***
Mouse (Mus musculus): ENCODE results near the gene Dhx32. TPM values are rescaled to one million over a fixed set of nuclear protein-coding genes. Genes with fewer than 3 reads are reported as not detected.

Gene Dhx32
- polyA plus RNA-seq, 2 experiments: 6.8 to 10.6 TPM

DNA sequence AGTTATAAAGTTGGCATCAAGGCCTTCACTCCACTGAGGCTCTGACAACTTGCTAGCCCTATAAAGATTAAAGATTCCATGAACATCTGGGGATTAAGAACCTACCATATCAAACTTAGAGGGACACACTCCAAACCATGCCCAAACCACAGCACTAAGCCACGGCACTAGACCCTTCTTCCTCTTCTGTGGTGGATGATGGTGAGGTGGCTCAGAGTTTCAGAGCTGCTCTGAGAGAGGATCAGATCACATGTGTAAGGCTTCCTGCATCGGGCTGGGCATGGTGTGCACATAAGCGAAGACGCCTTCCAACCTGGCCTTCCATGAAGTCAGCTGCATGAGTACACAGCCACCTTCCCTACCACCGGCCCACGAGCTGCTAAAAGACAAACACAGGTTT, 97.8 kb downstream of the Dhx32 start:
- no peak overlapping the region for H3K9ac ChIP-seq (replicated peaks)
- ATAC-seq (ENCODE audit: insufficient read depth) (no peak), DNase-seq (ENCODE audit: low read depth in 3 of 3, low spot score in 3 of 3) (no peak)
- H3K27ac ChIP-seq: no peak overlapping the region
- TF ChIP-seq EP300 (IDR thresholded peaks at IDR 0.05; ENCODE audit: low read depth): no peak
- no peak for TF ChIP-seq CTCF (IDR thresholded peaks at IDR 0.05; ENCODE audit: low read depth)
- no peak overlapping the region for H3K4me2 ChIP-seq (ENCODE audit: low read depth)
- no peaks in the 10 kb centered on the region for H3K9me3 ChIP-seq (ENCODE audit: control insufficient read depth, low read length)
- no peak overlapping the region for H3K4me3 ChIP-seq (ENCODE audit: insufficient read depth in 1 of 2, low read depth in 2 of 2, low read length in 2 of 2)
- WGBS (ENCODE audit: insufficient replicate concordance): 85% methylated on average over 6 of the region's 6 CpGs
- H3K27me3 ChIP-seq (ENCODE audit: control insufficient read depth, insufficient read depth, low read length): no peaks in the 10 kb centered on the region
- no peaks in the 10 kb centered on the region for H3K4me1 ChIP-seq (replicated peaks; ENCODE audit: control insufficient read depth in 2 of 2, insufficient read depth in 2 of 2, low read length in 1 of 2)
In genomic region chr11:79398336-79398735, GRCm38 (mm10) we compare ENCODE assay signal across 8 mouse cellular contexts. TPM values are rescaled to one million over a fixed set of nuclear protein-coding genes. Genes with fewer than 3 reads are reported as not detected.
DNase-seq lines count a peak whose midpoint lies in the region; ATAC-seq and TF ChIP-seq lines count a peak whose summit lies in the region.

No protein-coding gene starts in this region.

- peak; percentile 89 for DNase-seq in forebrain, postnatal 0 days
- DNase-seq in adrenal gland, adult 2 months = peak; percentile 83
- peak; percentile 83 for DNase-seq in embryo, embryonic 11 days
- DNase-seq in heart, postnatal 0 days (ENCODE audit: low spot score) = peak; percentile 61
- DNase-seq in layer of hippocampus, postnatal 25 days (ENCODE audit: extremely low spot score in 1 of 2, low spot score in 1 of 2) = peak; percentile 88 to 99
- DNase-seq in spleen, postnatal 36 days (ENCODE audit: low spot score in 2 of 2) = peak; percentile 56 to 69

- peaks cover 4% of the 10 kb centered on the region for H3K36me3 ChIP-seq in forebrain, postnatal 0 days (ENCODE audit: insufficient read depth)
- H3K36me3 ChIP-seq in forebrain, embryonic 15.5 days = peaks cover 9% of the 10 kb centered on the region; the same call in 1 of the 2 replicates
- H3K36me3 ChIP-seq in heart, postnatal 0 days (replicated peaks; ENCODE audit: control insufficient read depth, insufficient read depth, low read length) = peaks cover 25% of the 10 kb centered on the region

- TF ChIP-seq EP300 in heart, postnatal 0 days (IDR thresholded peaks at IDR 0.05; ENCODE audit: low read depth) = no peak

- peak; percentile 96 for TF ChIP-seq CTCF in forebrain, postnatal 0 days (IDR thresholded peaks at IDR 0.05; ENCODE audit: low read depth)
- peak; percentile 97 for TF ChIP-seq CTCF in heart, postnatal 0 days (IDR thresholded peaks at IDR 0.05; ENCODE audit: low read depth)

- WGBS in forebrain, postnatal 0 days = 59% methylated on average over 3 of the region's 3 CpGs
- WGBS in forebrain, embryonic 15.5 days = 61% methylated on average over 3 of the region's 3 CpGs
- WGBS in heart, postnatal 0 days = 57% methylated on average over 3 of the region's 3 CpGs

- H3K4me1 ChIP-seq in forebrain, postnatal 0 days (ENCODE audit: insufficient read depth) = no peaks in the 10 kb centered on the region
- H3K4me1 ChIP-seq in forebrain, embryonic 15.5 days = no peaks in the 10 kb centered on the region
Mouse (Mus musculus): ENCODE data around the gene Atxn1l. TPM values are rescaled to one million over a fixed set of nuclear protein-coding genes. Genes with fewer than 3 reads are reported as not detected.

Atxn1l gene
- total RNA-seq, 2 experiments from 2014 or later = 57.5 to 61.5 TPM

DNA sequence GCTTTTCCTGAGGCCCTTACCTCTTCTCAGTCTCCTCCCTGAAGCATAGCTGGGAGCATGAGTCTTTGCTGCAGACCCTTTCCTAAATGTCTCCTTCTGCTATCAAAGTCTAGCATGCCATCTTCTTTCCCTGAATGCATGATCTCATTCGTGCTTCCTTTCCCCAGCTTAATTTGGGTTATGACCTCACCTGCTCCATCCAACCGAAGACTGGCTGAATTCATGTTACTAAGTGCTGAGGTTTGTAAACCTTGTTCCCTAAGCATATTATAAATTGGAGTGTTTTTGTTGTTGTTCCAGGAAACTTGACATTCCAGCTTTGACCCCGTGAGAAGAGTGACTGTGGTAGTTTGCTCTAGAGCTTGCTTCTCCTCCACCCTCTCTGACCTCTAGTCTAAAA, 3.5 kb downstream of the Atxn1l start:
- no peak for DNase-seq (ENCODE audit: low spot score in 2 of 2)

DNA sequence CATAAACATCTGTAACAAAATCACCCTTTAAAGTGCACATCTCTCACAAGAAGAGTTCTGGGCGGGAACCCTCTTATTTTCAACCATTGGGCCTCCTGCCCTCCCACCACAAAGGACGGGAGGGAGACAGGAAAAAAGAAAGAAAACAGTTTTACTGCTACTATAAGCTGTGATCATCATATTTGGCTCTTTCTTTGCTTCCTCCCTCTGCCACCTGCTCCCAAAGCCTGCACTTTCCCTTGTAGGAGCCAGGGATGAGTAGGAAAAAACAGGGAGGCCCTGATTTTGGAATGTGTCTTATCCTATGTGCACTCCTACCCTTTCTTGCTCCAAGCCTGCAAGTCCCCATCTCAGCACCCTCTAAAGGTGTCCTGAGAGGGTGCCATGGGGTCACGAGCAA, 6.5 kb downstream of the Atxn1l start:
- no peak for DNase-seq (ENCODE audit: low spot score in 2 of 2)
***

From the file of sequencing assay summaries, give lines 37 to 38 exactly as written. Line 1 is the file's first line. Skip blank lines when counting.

Atxn1l gene
- total RNA-seq, 2 experiments from 2014 or later = 57.5 to 61.5 TPM